Obama is now contemplating a bank tax to recoup some bailout money -- and some populist approval, one expects. I think Megan makes an interesting point: If the bank bailout was actually profitable and the real TARP losses were all in AIG and General Motors, why are we taxing all the other banks?
I guess I see the bank tax ideally as something more than the UK's one-off bonus tax, which is designed to fill state coffers in 2010 and disappear forever. If the ideal Bank Tax is something designed to last, something designed to change bankers' incentives, then I guess it doesn't really matter to me that the tax will, in the short term, have the visible effect of helping to pay down our bailout bill.
This argument from Ryan Avent strikes me as extremely reasonable, especially since I don't think the government's implicit backing of large banks is going to disappear any time soon, or ever:
The larger a bank gets, the less likely the government is to allow it to fail, and the more shielded it is from potential losses. Size therefore generates some significant social costs, particularly since the negative externality encourages firms to take on too much risk. A tax on bank size would get firms to internalise the social cost.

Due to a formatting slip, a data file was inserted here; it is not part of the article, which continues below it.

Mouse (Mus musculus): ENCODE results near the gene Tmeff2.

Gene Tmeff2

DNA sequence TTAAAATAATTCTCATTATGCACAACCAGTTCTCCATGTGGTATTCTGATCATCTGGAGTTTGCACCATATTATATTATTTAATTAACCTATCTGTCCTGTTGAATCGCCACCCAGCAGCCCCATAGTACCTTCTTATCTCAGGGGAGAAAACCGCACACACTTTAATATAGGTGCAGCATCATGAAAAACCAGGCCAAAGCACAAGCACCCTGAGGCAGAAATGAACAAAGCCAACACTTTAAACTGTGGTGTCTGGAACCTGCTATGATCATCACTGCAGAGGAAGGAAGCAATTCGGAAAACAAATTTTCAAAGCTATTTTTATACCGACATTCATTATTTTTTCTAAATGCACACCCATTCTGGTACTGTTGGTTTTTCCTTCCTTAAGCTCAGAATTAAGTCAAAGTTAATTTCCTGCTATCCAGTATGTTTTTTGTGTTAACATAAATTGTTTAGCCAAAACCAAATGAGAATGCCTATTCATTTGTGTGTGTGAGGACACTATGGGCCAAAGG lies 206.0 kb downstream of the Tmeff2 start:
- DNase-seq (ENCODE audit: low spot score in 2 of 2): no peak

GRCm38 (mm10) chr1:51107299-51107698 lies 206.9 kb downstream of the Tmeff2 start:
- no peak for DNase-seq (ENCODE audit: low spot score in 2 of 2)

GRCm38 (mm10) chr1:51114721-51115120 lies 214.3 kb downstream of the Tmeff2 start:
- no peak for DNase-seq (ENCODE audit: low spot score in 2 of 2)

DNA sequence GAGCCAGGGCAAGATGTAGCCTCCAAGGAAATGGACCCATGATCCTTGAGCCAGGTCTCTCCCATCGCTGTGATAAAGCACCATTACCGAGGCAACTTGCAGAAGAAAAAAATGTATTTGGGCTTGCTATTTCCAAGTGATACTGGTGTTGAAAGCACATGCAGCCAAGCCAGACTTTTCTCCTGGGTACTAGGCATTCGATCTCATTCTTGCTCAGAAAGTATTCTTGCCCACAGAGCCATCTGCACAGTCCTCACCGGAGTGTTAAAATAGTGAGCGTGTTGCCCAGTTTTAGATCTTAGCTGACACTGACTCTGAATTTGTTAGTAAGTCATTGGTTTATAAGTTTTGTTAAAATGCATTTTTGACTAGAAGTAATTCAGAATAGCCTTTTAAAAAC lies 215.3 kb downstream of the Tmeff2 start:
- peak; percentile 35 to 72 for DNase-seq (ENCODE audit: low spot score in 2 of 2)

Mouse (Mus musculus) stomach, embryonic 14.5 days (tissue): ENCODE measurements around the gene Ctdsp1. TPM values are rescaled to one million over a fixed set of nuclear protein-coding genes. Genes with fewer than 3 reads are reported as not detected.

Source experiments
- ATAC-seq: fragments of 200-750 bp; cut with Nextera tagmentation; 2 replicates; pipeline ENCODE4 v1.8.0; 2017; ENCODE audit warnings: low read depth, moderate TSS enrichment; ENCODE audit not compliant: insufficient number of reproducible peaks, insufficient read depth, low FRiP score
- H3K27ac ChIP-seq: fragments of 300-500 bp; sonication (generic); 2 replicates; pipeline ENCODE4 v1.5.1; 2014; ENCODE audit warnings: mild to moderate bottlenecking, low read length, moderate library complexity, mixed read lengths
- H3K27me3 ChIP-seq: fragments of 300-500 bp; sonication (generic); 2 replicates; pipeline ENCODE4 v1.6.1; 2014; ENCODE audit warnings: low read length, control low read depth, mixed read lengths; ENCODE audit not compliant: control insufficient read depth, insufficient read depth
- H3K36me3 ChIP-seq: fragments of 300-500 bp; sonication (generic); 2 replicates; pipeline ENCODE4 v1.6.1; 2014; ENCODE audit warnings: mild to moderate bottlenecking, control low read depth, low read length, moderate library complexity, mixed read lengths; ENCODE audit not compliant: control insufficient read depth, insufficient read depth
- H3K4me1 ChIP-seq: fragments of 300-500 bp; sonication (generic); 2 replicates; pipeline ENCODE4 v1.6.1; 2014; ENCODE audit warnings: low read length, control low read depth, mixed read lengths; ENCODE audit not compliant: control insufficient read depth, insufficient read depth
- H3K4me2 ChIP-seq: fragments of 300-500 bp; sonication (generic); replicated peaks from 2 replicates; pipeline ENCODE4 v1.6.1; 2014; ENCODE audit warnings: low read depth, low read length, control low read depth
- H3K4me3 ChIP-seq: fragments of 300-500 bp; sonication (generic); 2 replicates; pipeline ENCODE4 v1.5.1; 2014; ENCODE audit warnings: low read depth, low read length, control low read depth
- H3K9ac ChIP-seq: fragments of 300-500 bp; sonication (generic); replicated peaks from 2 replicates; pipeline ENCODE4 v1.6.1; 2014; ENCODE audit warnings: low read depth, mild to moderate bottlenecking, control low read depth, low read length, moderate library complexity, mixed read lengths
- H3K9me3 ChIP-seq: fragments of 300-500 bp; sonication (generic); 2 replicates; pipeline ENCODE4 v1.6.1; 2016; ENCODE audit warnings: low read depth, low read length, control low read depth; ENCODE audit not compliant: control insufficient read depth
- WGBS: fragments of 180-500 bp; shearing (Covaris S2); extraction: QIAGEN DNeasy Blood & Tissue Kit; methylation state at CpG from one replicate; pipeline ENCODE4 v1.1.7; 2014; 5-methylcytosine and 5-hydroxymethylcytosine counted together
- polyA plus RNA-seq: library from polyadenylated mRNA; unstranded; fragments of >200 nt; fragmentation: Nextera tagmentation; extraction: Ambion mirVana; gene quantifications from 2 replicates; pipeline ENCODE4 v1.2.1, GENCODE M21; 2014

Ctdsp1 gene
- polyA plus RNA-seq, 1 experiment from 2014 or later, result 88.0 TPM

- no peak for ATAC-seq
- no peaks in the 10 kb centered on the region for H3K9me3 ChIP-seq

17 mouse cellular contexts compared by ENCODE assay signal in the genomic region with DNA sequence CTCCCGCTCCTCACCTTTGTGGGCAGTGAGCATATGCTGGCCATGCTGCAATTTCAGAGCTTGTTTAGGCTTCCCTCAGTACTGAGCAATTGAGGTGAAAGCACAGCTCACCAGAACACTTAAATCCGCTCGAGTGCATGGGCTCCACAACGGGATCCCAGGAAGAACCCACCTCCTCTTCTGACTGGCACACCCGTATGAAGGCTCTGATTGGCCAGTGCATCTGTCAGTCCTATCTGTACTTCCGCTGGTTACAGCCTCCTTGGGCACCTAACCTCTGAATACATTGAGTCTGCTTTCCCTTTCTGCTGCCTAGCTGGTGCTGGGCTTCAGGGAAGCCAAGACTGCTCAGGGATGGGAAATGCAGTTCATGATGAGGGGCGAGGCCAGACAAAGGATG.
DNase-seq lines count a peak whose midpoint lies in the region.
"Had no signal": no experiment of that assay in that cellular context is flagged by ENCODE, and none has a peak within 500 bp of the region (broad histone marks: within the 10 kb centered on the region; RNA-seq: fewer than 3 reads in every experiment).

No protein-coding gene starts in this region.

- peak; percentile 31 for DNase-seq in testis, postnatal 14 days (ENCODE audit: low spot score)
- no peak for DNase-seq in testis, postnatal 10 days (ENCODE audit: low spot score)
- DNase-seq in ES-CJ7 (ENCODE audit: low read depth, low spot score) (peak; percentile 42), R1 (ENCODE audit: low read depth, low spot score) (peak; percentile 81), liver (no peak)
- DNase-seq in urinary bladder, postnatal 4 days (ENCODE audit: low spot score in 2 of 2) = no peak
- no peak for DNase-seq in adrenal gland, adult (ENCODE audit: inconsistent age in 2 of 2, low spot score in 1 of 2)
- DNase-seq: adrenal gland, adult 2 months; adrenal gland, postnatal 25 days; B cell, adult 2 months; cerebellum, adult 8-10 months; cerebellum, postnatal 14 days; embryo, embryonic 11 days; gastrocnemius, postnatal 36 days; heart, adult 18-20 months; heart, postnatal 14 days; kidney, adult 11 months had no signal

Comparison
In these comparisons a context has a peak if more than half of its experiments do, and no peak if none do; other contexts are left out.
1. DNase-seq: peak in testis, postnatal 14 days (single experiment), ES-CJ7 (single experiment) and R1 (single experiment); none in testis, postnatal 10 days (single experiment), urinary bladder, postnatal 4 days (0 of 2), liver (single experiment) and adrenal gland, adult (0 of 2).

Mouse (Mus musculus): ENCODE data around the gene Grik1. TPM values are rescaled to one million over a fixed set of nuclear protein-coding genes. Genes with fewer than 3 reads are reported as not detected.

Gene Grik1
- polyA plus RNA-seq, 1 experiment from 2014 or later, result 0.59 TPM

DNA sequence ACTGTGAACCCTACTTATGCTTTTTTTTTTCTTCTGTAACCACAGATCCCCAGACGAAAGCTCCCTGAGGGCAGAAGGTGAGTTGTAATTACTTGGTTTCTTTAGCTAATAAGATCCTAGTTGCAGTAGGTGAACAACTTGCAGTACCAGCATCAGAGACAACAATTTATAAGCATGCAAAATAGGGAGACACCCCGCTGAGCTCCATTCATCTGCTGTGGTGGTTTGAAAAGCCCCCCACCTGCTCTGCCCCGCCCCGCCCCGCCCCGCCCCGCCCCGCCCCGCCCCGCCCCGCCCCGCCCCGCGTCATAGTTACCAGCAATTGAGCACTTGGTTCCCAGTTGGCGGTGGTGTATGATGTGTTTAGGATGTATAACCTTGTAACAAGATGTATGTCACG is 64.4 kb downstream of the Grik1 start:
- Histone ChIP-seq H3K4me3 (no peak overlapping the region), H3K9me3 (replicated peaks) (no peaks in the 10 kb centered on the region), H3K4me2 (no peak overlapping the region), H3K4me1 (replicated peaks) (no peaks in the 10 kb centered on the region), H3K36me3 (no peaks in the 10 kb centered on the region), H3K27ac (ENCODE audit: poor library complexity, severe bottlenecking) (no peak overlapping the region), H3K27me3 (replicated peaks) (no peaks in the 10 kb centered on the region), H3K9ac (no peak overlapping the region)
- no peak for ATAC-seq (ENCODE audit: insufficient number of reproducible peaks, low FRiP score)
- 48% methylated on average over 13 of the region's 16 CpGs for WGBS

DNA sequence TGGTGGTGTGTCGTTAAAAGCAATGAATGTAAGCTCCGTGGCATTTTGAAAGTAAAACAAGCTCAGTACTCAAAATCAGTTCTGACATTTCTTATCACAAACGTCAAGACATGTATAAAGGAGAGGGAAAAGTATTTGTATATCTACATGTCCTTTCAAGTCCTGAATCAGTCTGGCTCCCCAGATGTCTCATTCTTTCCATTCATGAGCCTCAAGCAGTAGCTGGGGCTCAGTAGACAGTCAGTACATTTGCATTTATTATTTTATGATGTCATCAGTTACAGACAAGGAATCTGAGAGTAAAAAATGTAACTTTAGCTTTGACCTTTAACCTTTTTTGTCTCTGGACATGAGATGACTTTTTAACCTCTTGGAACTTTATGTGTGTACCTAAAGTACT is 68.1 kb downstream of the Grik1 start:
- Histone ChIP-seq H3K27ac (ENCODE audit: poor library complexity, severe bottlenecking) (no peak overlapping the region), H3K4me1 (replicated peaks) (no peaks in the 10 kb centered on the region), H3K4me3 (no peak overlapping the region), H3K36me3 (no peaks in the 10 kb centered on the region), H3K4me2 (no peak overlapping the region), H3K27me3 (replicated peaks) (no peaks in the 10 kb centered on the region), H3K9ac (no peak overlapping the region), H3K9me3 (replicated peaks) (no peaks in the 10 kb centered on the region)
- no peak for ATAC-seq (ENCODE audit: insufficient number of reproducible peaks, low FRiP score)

And if banks were to pass the cost of the tax on to customers, that might not be such a bad thing, given that it would give a relative price boost to smaller banks. Consumers are notoriously reluctant to change banks, a fact which reduces the beneficial effect of competition. But as with a carbon tax, the effect of the levy would be to reduce bank size, regardless of who bears the cost of the tax. Even though size and connectedness aren't the be all and end all of systemic risk--leverage is key, as well--this kind of measure would be a positive step toward limiting systemic risk and moral hazard in the American banking system. And it would be another step toward a balanced budget. That's a lot to like.
We want to hear what you think about this article. Submit a letter to the editor or write to email@example.com.